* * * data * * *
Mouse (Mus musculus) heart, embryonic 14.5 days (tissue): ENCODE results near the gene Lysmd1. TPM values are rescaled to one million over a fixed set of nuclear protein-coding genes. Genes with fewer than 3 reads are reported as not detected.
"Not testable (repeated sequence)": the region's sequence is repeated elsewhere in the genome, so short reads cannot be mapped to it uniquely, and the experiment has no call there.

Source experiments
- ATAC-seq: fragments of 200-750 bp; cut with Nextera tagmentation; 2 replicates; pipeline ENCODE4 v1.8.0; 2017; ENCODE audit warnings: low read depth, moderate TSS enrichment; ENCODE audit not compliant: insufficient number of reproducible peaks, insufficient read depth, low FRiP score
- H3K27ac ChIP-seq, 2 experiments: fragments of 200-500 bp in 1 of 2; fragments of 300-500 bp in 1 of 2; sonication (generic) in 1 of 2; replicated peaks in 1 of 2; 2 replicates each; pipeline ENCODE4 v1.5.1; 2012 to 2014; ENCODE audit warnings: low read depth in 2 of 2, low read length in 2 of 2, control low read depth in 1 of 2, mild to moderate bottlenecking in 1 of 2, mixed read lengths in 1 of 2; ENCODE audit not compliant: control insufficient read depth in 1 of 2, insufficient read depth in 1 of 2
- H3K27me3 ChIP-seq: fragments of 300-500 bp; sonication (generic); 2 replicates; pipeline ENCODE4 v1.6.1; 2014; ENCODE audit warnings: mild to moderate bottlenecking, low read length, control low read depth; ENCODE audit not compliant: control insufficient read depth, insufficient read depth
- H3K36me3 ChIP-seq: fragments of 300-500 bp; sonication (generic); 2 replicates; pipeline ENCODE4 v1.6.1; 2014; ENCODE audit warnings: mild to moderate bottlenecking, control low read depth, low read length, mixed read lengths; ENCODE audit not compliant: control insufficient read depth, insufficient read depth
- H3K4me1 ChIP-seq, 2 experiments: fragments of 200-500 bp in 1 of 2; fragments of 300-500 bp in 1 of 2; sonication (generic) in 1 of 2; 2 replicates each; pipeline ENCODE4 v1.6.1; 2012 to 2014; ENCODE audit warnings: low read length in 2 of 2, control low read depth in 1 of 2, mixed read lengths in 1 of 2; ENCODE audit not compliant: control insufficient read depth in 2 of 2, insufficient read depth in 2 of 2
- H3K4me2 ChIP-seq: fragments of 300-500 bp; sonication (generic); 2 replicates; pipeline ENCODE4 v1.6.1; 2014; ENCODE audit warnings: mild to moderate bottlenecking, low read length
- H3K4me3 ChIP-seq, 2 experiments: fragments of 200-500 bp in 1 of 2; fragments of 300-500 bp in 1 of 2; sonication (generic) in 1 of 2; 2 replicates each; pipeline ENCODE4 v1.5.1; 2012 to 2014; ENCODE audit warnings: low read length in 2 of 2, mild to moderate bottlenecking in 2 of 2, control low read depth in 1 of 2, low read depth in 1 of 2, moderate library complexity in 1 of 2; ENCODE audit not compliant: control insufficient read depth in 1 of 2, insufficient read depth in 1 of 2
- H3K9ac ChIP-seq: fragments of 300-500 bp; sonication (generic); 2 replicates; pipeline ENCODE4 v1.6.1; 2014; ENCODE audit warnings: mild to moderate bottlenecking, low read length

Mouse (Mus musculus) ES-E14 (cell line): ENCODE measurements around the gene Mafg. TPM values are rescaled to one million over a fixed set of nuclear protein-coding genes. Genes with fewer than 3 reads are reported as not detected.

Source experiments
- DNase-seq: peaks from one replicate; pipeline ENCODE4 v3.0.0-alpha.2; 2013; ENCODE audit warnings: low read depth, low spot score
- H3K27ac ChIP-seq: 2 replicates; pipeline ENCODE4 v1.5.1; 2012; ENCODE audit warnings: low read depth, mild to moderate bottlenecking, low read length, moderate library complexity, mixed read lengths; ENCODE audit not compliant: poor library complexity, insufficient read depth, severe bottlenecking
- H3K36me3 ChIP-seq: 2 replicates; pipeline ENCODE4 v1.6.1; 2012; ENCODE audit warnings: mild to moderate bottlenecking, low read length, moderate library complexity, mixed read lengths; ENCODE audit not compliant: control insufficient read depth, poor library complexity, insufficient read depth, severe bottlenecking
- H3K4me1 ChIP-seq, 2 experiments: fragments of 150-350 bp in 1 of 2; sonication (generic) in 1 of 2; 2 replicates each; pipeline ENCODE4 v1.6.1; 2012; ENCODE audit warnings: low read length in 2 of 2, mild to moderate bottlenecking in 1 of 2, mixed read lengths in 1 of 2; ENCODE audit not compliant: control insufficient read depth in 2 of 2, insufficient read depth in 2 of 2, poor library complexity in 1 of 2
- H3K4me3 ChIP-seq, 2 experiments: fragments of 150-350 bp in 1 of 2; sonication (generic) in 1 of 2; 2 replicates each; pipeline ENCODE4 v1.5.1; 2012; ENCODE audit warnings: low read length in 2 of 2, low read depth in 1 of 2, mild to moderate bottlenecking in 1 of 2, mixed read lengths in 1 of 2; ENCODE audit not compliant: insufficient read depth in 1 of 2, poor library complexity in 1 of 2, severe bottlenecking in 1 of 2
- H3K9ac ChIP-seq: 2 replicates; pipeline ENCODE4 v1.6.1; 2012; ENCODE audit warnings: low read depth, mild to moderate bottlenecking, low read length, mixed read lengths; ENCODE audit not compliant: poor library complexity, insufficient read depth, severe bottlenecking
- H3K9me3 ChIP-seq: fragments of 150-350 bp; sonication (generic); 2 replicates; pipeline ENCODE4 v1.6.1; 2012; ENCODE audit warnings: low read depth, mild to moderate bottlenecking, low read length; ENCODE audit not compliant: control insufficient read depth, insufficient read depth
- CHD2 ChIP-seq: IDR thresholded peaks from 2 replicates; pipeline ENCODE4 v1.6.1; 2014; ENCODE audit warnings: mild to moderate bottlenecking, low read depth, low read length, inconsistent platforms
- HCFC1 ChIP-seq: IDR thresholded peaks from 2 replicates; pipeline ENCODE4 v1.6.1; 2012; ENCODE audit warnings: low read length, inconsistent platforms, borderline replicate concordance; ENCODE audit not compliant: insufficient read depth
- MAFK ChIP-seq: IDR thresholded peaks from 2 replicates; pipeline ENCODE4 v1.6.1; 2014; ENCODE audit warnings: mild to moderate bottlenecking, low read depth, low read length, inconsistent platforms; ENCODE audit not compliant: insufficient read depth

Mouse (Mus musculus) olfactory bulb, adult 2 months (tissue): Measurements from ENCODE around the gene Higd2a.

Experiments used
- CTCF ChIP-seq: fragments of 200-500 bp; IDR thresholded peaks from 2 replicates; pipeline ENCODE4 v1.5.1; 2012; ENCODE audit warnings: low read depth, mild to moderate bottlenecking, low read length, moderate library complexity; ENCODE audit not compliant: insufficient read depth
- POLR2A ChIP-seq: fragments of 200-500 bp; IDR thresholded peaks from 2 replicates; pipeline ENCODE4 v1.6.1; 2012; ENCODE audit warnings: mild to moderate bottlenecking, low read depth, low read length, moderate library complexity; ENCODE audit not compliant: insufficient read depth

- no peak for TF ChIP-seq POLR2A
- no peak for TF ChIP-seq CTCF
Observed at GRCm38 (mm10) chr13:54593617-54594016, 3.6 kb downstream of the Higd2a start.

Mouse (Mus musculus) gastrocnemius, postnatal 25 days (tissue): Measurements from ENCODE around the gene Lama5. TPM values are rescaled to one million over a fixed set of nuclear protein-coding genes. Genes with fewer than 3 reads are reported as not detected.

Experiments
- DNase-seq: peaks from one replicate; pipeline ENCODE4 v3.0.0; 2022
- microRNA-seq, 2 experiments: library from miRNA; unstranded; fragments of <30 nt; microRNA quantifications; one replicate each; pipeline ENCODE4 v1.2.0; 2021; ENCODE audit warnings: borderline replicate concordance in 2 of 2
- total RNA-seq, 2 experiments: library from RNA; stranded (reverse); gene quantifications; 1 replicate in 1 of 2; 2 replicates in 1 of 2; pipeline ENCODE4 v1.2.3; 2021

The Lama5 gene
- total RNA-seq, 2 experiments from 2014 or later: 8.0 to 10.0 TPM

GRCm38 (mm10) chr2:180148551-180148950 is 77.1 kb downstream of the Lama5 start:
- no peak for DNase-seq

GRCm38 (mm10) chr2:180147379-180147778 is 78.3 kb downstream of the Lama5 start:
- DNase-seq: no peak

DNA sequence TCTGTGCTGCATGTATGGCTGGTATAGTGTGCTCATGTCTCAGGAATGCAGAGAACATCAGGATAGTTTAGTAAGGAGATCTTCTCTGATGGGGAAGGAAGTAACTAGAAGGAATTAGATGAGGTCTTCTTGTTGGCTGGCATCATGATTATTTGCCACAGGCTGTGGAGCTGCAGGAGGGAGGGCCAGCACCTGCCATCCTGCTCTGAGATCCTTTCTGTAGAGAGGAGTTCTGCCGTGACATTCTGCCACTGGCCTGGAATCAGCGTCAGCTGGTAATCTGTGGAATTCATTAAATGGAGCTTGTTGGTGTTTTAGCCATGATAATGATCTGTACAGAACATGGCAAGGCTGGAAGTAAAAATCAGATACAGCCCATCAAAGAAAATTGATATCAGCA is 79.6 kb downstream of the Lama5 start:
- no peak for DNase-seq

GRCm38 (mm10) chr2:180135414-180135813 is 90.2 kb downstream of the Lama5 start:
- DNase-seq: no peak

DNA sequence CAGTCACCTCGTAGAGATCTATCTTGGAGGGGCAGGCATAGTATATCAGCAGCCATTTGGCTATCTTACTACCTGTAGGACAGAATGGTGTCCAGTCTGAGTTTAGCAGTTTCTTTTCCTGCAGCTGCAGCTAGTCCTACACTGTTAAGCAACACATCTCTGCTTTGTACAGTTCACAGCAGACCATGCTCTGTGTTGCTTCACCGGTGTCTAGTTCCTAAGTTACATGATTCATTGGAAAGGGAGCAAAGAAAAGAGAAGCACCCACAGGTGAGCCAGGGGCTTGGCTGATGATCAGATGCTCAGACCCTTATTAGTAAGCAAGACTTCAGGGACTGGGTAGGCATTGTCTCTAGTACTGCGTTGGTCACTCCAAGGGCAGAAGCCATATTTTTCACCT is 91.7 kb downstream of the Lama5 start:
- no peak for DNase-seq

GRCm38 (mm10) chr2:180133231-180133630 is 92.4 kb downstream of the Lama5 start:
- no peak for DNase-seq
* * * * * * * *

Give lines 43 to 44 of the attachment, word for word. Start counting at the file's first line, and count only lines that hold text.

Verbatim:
- no peak for DNase-seq

GRCm38 (mm10) chr2:180135414-180135813 is 90.2 kb downstream of the Lama5 start: